May 20, 2024
Jason Davis '25 points to the left of the camera while playing on a soccer pitch

a still from the grand-prize winning video by Jason Davis '25

Making Science Exciting

Dartmouth undergrads are conducting research in every academic discipline, from the sciences and social sciences to the humanities and creative arts. However, they don't have many opportunities to share their work with audiences outside their research fields.

To overcome this barrier, the Undergraduate Advising & Research Department, or UGAR, launched MAD (Made At Dartmouth) Research in 2019.

MAD is a video competition encouraging undergraduate students to demonstrate and share their research with a broader audience beyond the printed page. In turn, anyone can watch and hear about diverse research projects conducted at Dartmouth - in just three minutes.

Jointly sponsored by UGAR and Dartmouth Libraries’ Jones Media Center (JMC), the partners bring unique strengths to the student experience. UGAR enables undergraduate researchers to engage with faculty mentors across all departments and programs at Dartmouth. The JMC team helps students translate that research into engaging videos, whether it’s providing the technical gear for filming and editing or having a general chat about the power of digital storytelling.

Susan Simon, digital storyteller and multimedia teaching specialist who represents JMC throughout this competition, shares, 

I love being involved because what we’re doing helps amplify students’ research, moving it forward. They’re showing the world their amazingness in three minutes! It’s enriching for me to help student researchers convey their message in an easily digested format that hopefully gets them more funding.

For example, Erica Busch ’20 was the competition’s 2020 grand prize winner. Her video, “Understanding Visual Perception in Autism,” has had over a million views.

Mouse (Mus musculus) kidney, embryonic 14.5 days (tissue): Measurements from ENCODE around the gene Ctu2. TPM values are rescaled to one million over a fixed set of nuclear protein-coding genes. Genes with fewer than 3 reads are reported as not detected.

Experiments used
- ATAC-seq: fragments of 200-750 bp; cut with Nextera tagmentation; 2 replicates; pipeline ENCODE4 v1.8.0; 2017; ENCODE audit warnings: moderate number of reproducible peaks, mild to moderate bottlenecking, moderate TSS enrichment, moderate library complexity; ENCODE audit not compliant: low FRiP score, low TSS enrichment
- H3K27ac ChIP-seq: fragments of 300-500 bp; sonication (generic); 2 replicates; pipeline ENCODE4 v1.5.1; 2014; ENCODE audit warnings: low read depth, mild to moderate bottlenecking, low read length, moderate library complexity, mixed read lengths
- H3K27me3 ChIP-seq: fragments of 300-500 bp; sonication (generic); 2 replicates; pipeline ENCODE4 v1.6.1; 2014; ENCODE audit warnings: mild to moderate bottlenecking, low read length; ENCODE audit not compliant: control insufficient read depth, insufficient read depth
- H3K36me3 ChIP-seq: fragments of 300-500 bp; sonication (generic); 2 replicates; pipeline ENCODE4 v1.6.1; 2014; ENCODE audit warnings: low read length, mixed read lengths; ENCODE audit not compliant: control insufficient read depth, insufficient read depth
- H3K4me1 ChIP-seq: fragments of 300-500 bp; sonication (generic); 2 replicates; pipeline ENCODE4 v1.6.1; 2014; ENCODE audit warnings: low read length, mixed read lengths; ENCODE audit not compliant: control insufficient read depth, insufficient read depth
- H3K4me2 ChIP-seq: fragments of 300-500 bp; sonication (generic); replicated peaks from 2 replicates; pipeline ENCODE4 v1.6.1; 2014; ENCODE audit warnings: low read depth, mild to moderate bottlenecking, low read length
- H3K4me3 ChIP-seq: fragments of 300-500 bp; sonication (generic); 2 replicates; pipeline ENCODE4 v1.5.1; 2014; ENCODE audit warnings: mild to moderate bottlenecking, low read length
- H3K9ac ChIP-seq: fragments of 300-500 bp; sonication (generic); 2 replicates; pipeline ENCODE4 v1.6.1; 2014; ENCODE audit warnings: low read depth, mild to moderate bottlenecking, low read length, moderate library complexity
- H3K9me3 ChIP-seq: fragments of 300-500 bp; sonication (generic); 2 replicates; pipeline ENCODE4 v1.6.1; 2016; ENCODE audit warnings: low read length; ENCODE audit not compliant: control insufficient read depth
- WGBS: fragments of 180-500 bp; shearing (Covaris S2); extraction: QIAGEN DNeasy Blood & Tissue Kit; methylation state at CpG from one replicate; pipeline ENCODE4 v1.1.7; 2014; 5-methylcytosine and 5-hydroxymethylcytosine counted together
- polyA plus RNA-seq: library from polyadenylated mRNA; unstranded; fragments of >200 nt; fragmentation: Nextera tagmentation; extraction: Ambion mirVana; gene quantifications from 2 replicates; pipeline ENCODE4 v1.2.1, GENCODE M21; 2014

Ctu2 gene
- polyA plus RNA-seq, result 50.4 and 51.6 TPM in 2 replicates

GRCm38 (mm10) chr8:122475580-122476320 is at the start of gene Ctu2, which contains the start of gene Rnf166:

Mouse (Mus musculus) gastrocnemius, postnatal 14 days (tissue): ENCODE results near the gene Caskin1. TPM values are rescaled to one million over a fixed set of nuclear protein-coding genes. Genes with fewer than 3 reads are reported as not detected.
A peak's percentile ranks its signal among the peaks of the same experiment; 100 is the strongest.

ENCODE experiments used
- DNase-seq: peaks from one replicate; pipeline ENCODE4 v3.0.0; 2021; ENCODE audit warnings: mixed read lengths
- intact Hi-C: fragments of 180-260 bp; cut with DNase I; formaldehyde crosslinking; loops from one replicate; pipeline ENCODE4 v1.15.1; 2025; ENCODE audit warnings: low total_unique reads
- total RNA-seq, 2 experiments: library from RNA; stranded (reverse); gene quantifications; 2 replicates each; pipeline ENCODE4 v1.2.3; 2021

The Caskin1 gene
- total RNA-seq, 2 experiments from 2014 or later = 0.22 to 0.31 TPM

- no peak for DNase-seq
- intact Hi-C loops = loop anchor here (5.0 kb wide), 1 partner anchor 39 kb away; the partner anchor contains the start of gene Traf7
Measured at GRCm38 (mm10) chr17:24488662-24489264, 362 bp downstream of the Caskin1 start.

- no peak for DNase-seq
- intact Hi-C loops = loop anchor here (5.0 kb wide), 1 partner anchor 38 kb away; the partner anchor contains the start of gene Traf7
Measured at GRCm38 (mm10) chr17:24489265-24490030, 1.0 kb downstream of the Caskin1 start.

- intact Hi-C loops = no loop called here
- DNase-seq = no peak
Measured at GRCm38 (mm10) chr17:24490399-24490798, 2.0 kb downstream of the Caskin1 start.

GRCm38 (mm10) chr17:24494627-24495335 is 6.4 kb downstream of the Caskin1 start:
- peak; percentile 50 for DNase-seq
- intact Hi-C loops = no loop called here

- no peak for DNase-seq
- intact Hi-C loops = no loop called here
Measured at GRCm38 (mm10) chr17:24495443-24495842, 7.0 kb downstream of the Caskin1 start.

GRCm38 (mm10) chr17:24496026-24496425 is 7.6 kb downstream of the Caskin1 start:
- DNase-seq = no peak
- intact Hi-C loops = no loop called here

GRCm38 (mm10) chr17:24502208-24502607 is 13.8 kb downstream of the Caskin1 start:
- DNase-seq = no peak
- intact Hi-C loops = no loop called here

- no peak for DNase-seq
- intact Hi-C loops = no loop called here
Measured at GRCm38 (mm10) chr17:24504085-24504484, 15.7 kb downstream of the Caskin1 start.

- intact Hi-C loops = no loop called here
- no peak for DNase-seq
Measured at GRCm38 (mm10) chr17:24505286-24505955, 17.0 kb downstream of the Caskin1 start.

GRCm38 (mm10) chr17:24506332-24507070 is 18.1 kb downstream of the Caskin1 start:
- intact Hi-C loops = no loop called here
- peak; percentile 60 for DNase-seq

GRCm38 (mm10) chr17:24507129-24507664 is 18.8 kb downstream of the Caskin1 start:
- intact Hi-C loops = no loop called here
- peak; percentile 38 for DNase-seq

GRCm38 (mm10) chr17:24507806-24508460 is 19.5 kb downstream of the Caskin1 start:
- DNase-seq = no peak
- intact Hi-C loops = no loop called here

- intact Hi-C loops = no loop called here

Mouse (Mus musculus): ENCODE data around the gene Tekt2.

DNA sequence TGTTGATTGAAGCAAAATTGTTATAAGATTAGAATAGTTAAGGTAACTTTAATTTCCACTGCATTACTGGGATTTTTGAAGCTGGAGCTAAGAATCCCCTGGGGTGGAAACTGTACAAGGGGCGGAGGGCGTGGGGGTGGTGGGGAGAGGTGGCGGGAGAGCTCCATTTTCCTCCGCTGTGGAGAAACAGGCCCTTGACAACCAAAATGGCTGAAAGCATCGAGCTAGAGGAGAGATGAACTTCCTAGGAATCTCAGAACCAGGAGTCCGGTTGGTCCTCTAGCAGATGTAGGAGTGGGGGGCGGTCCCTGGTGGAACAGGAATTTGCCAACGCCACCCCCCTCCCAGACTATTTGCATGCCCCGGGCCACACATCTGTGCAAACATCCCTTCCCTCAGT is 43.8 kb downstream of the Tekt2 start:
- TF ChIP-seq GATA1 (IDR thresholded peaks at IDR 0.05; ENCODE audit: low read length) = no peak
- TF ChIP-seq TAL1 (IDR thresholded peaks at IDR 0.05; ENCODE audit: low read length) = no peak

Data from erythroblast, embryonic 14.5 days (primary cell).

That's definitely “showing the world their amazingness!" We love seeing research at Dartmouth amplified, so big congratulations to this year's winners! 


Watch The Winning Videos

“Experience Driven Auditory Attention”

When asked about being the grand prize winner, Jason Davis ’25 shared his deep gratitude to UGAR, his advisor Viola Stoermer, and previous Dartmouth researchers who have gone on to do great things, such as Erica, who’s now at Yale in Dr. Turk-Browne’s lab.

I am extremely devoted to a career in science. I haven’t always felt like the most creative person, but I wanted to challenge myself to talk about a topic that I really care about.

Science nowadays can be quite technical and esoteric, which is understandable once you reach a certain level of expertise. But at the same time, communicating your ideas clearly is a skill that should be applied appropriately, including the trailblazers of a discipline. At the end of the day, we are all learning new ideas and new constructs, and it is important to have scientists who can formulate their ideas precisely and coherently. Thus, I wanted to take on this challenge to see if I could do that as a researcher.

I’ve played soccer for 16 years. Even though I didn’t achieve all of my goals during my career, I believe that the wisdom from such an experience is crucial for me to draw upon. It is incredible that not only is my experience as a player so applicable to my research, but people are beginning to align themselves with my investigation. 

I sincerely appreciate UGAR for selecting me and my story for this year’s competition. It is truly such a privilege, considering the number of promising researchers with innovative stories to tell at Dartmouth. It is inspiring to know that I am in a group of such distinguished and talented researchers who have gone on to continue research after Dartmouth.

Thank you to those who have supported me in my research career, especially my mother, my father, and Viola Stoermer, who inspired me to submit a video. It is exciting that I am making science exciting!



"When the Old Traditions Failed - The Impact of the Covid-19 Pandemic on the Dartmouth Class of 2024"

Serag Elagamy ’24, one of this year’s winners, used equipment offered by JMC to help produce his short film. 

"It’s an honor to be selected as a winner…Just goes to show how giving Dartmouth can be to any eager person who wants to learn something and show it to the world."



"Why Do Conversations Die"

As a first-year student, Katherine Jia, ’27, also feels honored that she and her fellow researchers have had all their skills, “amazingness,” and hard work recognized.

She feels fortunate to work with people who have opened her eyes to the world of research. She continues, “I’m even more grateful to learn from them, gain knowledge, and ask questions I hadn’t even thought about before.”




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